1 lb boneless, skinless chicken thighs, cut into bite-sized pieces
2 tsp sea salt
2 Tbls chili powder
1 tsp paprika
2 tsp thyme
few grinds of fresh cracked black pepper
1 package (4 pieces) Andouille sausage (I get Aidells all-natural brand with no MSG, gluten-free, no nitrites, and no hormones), sliced into 1/2 rounds
1 1/2 Cups brown rice
1 14.5 oz. can diced tomatoes
1 14.5 oz can (or 2 C homemade) chicken broth
1 tomato can full of water
2 bay leaves
1 pound 41-60 shrimp (I buy frozen, shells removed, tail off, deveined)
1/2 tsp hot sauce (or to taste)
2 Tbls fresh chopped flat leaf parsley

  1. Heat oil in dutch oven over medium-high heat. Add onion, green pepper and celery and saute until veggies are tender and onions are translucent, about 5-7 minutes. Add garlic and saute until just fragrant, about 30 more seconds. Using a slotted spoon, remove veggies to a bowl, leaving some oil in the pot.
  2. Add chicken and salt, chili powder, paprika, thyme, and black pepper to the pot and brown for 3-5 minutes. A nice fond will begin to form on the bottom of the pan (meaning the spices and outside bits of the chicken will start to stick ever so slightly -- this is a good thing!).
  3. Add Andouille and stir to begin browning, about 2 more minutes.
  4. Add rice and stir well. Then add tomatoes, broth, water and bay leaves. Scrape bottom of the pan well to remove the fond and distribute flavors throughout. Return cooked veggies to the pot.
  5. Bring to a boil, stirring occasionally. Cover and lower heat to simmer for 50 minutes. Walk away to check Facebook, work on your blog, or read a book. Or you could clean up your mess, but that's nowhere near as much fun as the alternatives.
  6. After 50 minutes, the liquid will be mostly absorbed by the rice. Remove lid and stir well, being sure to scrape the bottom, or the rice will tend to stick. Add shrimp and hot sauce and stir to combine. Cover and cook 5-6 minutes more, until shrimp have turned opaque and slightly pink, meaning they are fully cooked (hard to tell color in the tomatoes and seasonings, but you can). Remove lid, stir in parsley and season with more salt and pepper to taste and serve!
Both my kids' bowls were empty, even though this had a slight kick to it. I hope you enjoy and as they say on Mardi Gras, "Laissez les bons temps rouler!" (Let the good times roll!)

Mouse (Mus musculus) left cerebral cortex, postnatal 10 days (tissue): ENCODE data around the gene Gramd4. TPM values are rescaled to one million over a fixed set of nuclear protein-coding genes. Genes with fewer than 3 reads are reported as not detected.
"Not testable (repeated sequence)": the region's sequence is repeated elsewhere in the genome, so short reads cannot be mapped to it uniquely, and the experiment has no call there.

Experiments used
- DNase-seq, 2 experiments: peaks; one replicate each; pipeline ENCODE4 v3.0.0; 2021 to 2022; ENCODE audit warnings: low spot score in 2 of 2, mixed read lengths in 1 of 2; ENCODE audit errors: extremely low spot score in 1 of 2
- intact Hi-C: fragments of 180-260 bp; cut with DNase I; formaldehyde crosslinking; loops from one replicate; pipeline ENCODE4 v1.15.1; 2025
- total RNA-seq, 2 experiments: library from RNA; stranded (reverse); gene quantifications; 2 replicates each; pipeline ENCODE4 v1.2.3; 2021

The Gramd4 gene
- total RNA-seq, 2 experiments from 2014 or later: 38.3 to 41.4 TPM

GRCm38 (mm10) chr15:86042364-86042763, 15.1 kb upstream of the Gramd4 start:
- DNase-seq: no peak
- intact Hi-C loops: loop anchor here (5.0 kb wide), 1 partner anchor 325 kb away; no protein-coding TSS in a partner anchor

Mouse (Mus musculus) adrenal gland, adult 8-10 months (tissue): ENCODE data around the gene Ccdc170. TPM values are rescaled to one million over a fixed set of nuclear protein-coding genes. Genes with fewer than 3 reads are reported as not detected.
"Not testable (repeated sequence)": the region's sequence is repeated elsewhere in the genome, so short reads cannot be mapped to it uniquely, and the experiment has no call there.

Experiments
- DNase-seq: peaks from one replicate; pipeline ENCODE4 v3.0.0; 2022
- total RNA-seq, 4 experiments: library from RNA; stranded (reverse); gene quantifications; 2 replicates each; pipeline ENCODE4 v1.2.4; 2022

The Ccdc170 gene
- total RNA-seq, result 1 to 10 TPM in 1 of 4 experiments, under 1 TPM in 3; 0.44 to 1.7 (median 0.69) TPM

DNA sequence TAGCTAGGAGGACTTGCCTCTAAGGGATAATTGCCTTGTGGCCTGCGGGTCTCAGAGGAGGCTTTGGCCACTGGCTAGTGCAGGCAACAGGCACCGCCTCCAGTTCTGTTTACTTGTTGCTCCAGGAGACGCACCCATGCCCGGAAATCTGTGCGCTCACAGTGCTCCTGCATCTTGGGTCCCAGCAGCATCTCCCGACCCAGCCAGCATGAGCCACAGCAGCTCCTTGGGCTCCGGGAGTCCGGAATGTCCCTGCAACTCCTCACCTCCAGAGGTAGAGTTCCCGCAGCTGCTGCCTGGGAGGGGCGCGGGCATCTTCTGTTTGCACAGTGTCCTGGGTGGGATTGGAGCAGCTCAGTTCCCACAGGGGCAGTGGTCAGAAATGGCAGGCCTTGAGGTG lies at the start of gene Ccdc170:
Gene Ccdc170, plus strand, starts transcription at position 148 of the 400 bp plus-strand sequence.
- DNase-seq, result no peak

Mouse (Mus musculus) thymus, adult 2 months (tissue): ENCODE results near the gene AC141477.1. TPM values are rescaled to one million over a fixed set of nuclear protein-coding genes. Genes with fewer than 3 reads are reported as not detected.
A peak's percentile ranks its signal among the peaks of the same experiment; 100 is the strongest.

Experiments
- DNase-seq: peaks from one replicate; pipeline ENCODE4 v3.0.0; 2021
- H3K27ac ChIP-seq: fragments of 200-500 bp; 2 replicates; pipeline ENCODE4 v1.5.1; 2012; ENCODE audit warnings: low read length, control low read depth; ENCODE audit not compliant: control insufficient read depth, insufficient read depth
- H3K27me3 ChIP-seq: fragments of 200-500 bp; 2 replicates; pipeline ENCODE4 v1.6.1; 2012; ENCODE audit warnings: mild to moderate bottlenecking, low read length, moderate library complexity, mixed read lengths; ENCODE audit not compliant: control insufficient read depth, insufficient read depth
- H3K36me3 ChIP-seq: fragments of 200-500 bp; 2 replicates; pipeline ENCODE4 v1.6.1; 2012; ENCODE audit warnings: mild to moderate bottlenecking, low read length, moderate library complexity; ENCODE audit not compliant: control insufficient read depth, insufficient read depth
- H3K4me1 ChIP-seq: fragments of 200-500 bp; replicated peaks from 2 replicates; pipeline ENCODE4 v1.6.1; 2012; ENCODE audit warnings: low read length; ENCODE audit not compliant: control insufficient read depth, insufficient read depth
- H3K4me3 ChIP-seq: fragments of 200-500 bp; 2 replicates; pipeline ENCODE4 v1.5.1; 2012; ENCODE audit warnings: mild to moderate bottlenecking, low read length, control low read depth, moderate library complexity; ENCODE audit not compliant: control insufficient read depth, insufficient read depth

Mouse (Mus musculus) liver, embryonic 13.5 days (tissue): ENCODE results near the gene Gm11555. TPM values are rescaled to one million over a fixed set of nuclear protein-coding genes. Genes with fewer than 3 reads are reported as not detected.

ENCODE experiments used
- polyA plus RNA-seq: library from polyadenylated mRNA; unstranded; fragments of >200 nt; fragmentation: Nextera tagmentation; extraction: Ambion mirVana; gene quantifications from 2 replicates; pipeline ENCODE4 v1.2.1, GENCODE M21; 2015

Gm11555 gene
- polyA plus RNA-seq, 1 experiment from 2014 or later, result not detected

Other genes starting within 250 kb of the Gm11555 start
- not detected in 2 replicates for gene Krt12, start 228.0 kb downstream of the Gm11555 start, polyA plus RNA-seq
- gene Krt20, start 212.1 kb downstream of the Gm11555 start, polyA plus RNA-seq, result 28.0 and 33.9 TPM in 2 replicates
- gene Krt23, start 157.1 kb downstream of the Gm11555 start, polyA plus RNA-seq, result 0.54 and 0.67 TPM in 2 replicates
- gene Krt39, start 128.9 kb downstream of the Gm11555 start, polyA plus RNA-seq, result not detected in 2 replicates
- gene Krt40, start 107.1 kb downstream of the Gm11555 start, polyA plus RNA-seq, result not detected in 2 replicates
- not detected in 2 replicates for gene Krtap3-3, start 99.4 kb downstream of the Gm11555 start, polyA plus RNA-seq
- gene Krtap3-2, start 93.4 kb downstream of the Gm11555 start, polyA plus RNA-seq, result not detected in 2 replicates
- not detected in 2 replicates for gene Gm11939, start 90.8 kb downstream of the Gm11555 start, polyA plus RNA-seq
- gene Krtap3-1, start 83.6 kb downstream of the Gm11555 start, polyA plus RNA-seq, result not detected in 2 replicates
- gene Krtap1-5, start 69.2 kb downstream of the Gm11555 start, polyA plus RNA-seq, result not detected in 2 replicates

Monday, February 11, 2013

The Rules of a Recipe Well-Written

Over the weekend, in between fighting the sniffles and having my nose feel all "stubbed ubp" I got a hankerin' for some blueberry muffins. But I didn't want to go through the trouble of making actual muffins - cleaning those individual little tins is no fun. So I thought I'd try a recipe in my cast iron skillet.

I know biscuits are often made in a cast iron skillet and muffins have similar properties, so off I went in search of a recipe that looked good.

Maybe it was the sinus medicine, but I apparently wasn't on top of my recipe analysis game when I came across a yummy-looking photo, did a quick scan of the ingredients - yep I had everything - and decided to give it a whirl.

As I started to follow the steps, I realized the recipe wasn't exactly, well... written for other people to use. I know when I write recipes for just myself, I often write using personal abbreviations. And I'll also write notes on recipes I tear out from magazines or print from the internet with things I added of my own. I think that blueberry muffin skillet cake recipe I found online was like that.

I'm certainly not one to call out anyone else on bad writing (we're all developing at our own rates and some might suggest that would be the pot calling the kettle black; so I'll leave that there). You'll see no links to the original here, but there were some things that made me think, and helped me understand that as a blogger, it's important to make sure my recipes are written for others to reproduce. Here are a few things I learned:
  1. Exact Ingredients: Some recipes I've come across online list ingredients but then also provide a number of alternatives well beyond "butter or margarine." The recipe in question suggested melted butter or coconut oil or another cooking oil the reader wanted to use. The flavors, textures, cooking temperatures and the way various fats interact with other ingredients can be vastly different. When I post a recipe I'll share exactly what I used.